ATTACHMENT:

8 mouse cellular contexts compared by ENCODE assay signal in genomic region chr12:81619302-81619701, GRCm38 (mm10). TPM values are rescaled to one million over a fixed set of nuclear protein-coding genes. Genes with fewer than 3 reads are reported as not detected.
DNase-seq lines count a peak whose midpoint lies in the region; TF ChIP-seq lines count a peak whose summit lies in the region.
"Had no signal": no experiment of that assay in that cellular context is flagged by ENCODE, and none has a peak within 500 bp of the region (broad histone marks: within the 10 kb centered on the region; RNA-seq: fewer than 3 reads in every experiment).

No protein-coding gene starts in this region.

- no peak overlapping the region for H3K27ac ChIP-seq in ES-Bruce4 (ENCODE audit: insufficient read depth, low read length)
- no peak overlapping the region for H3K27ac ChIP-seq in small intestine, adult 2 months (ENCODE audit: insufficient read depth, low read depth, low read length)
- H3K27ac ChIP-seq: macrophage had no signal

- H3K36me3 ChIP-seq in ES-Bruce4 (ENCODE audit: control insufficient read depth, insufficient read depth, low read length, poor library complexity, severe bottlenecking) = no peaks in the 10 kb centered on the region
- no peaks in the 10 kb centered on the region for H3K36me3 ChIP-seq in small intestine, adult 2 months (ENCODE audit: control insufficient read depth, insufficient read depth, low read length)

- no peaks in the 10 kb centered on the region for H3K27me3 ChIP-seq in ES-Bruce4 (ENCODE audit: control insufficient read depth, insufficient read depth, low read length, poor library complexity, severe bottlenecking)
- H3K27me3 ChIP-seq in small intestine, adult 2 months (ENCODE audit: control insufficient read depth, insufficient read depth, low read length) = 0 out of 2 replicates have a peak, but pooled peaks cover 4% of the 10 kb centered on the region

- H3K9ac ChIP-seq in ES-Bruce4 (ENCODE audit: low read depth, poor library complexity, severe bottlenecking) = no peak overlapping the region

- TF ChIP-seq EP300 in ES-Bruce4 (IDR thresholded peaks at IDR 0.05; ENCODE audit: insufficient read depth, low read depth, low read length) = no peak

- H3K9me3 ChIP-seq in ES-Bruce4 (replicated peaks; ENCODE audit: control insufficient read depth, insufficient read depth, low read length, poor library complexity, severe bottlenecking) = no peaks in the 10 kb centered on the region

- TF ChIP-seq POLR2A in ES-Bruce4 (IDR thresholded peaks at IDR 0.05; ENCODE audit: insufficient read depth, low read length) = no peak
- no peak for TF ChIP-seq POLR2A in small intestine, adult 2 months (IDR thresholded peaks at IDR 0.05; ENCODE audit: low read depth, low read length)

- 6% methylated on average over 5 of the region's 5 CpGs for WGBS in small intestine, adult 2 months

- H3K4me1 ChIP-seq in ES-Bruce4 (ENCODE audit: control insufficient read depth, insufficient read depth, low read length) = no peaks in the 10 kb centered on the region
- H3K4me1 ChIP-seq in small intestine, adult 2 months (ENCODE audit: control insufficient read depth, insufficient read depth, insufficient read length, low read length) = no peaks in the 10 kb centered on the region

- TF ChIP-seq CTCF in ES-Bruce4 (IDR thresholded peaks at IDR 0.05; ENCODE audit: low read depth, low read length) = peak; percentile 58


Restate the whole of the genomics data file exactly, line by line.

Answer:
8 mouse cellular contexts compared by ENCODE assay signal in genomic region chr12:81619302-81619701, GRCm38 (mm10). TPM values are rescaled to one million over a fixed set of nuclear protein-coding genes. Genes with fewer than 3 reads are reported as not detected.
DNase-seq lines count a peak whose midpoint lies in the region; TF ChIP-seq lines count a peak whose summit lies in the region.
"Had no signal": no experiment of that assay in that cellular context is flagged by ENCODE, and none has a peak within 500 bp of the region (broad histone marks: within the 10 kb centered on the region; RNA-seq: fewer than 3 reads in every experiment).

No protein-coding gene starts in this region.

- no peak overlapping the region for H3K27ac ChIP-seq in ES-Bruce4 (ENCODE audit: insufficient read depth, low read length)
- no peak overlapping the region for H3K27ac ChIP-seq in small intestine, adult 2 months (ENCODE audit: insufficient read depth, low read depth, low read length)
- H3K27ac ChIP-seq: macrophage had no signal

- H3K36me3 ChIP-seq in ES-Bruce4 (ENCODE audit: control insufficient read depth, insufficient read depth, low read length, poor library complexity, severe bottlenecking) = no peaks in the 10 kb centered on the region
- no peaks in the 10 kb centered on the region for H3K36me3 ChIP-seq in small intestine, adult 2 months (ENCODE audit: control insufficient read depth, insufficient read depth, low read length)

- no peaks in the 10 kb centered on the region for H3K27me3 ChIP-seq in ES-Bruce4 (ENCODE audit: control insufficient read depth, insufficient read depth, low read length, poor library complexity, severe bottlenecking)
- H3K27me3 ChIP-seq in small intestine, adult 2 months (ENCODE audit: control insufficient read depth, insufficient read depth, low read length) = 0 out of 2 replicates have a peak, but pooled peaks cover 4% of the 10 kb centered on the region

- H3K9ac ChIP-seq in ES-Bruce4 (ENCODE audit: low read depth, poor library complexity, severe bottlenecking) = no peak overlapping the region

- TF ChIP-seq EP300 in ES-Bruce4 (IDR thresholded peaks at IDR 0.05; ENCODE audit: insufficient read depth, low read depth, low read length) = no peak

- H3K9me3 ChIP-seq in ES-Bruce4 (replicated peaks; ENCODE audit: control insufficient read depth, insufficient read depth, low read length, poor library complexity, severe bottlenecking) = no peaks in the 10 kb centered on the region

- TF ChIP-seq POLR2A in ES-Bruce4 (IDR thresholded peaks at IDR 0.05; ENCODE audit: insufficient read depth, low read length) = no peak
- no peak for TF ChIP-seq POLR2A in small intestine, adult 2 months (IDR thresholded peaks at IDR 0.05; ENCODE audit: low read depth, low read length)

- 6% methylated on average over 5 of the region's 5 CpGs for WGBS in small intestine, adult 2 months

- H3K4me1 ChIP-seq in ES-Bruce4 (ENCODE audit: control insufficient read depth, insufficient read depth, low read length) = no peaks in the 10 kb centered on the region
- H3K4me1 ChIP-seq in small intestine, adult 2 months (ENCODE audit: control insufficient read depth, insufficient read depth, insufficient read length, low read length) = no peaks in the 10 kb centered on the region

- TF ChIP-seq CTCF in ES-Bruce4 (IDR thresholded peaks at IDR 0.05; ENCODE audit: low read depth, low read length) = peak; percentile 58